AC induction motors do have limitations, however. The design produces torque from a phenomenon known as slip. With an induction motor, the rotor circuit must be induced by the stator winding field, In operation, the motor slips in producing torque relative to the load being applied. Factors like friction, motor heating, and the force of the load itself can further affect motor speed. As a result, the actual speed of an AC induction motor will be somewhat slower than the rated synchronous speed.

The rotor of a PM rotor synchronous motor features permanent magnets, so the designs are inherently free of slip characteristics—they operate precisely at the frequency commanded by the drive. On 60 Hz power, a four-pole PM rotor synchronous motor will run at precisely 1800 rpm, for example, whereas an 1800 rpm induction motor might actually run at 1750 or 1755 rpm. With the addition of a feedback device, an AC induction motor can achieve much more accurate speed control. The AC permanent magnet rotor motor provides even greater performance due to its lower rotor inertia capability and reduced heating.

Of course, not every application needs highest performance. In between variable-speed fans and packaging machines bottling 300 parts per minute lie a variety of simple, point-to-point motion tasks. Here, the new generation of intelligent AC inverter drives can bring big benefits. The positioning requirement for a rotary table presenting parts for spot welding, for example, may be at a level of centimeters rather than microns. In such a case, a motor/AC inverter drive combination can provide a more economical solution than the classic servo motor.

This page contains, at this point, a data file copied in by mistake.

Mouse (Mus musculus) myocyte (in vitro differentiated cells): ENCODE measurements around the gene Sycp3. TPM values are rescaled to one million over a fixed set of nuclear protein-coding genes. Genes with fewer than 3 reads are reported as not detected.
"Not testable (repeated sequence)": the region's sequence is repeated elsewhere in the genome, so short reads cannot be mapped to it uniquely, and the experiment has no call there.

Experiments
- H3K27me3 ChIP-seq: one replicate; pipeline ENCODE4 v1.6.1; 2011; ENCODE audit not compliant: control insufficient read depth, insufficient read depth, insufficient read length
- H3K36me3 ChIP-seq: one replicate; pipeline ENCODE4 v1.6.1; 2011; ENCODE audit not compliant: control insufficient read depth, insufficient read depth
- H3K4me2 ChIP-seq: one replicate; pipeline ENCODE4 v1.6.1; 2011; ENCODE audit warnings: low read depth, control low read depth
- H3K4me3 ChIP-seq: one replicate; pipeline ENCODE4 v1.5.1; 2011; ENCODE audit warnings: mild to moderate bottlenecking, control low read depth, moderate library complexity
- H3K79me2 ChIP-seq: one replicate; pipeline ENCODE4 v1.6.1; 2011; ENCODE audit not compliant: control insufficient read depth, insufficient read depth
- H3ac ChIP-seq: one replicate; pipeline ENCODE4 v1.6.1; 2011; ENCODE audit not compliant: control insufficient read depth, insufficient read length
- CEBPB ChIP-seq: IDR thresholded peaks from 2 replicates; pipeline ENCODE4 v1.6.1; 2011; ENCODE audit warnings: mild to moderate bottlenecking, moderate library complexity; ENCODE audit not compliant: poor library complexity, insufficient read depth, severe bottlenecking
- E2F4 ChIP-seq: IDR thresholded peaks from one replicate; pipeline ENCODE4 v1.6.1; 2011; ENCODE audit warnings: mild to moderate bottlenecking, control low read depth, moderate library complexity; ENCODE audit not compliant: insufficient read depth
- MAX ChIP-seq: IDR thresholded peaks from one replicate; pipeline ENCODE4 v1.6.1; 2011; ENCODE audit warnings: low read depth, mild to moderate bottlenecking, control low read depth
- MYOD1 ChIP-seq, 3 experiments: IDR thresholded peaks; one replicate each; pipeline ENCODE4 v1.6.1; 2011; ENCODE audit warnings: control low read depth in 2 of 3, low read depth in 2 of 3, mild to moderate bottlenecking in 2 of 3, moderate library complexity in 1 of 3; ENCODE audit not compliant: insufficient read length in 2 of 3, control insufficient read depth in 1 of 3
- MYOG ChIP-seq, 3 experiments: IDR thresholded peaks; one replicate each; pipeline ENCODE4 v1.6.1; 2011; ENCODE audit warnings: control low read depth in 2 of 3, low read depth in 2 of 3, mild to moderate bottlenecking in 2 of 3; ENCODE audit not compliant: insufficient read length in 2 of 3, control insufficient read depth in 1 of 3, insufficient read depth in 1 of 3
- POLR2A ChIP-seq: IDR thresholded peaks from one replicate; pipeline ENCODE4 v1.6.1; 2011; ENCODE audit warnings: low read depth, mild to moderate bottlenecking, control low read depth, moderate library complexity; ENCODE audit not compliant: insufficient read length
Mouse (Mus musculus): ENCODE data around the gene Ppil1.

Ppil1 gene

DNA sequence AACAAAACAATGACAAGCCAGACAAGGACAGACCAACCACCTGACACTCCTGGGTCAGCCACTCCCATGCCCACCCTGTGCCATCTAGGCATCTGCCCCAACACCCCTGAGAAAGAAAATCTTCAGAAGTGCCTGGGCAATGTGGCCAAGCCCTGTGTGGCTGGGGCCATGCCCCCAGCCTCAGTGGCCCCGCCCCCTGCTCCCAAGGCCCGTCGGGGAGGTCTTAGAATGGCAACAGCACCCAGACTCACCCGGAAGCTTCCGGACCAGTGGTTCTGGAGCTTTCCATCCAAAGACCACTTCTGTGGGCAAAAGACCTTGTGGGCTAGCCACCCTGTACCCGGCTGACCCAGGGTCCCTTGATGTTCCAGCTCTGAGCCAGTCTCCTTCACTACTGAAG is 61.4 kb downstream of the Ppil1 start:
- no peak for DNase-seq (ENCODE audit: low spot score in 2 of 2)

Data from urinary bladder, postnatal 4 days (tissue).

Figure 2: Inverter-duty motors are designed with enhanced thermal management to be able to deliver full torque at near zero speeds. (Courtesy of Baldor)Drives for motion
In the past, most AC drives lacked the sophistication to run permanent-magnet-rotor motors. With the addition of PM control software, onboard processors, and memory, many of the latest crop of inverter drives have the capability to not only run permanent-magnet-rotor motors but to perform simple positioning without the aid of feedback or a motion controller/PLC. "Today, everything is digital," says Michael Offick, Managing Director of Industry and Application Engineering for Baldor – A Member of the ABB Group (Greenville, South Carolina). “[AC drives] can count additional revolutions or pulses so you can reasonably accurately rotate/move to hit a defined point that says stop, but even though the drive is an inverter, it can command the motor to go a specified distance further. Now, it's not as accurate as a true servo motor with a high-pulse-count encoder, but it's the kind of thing you can do basic positioning with—and that drive can also run a permanent-magnet rotor motor." One of the benefits of the inverter approach is that it yields a simpler system. A simpler system means one with fewer points of failure, more than likely less expensive, and easier to assemble and to troubleshoot.

Adding onboard intelligence enables AC inverter drives to even handle more sophisticated energy-management functions such as varying horsepower on a minute-by-minute case, says Craig Dahlquist, Application Engineer at Lenze Americas. “Say we’re running a 5-hp drive and the load only requires a 2-hp drive. We can control that motor so that it only uses the current of a 2-hp motor. As soon as the load changes, it will adjust itself almost instantly, depending on the increase in load.” Consider a conveyor belt in the baggage claim section of an airport. The load presented by the conveyor is very different when the belt is empty versus when it is full of luggage. “A plane comes in and the workers start to put bags on the conveyor," Dahlquist adds. "All of a sudden, the motor needs to work hard now and the controller can automatically adjust to that load."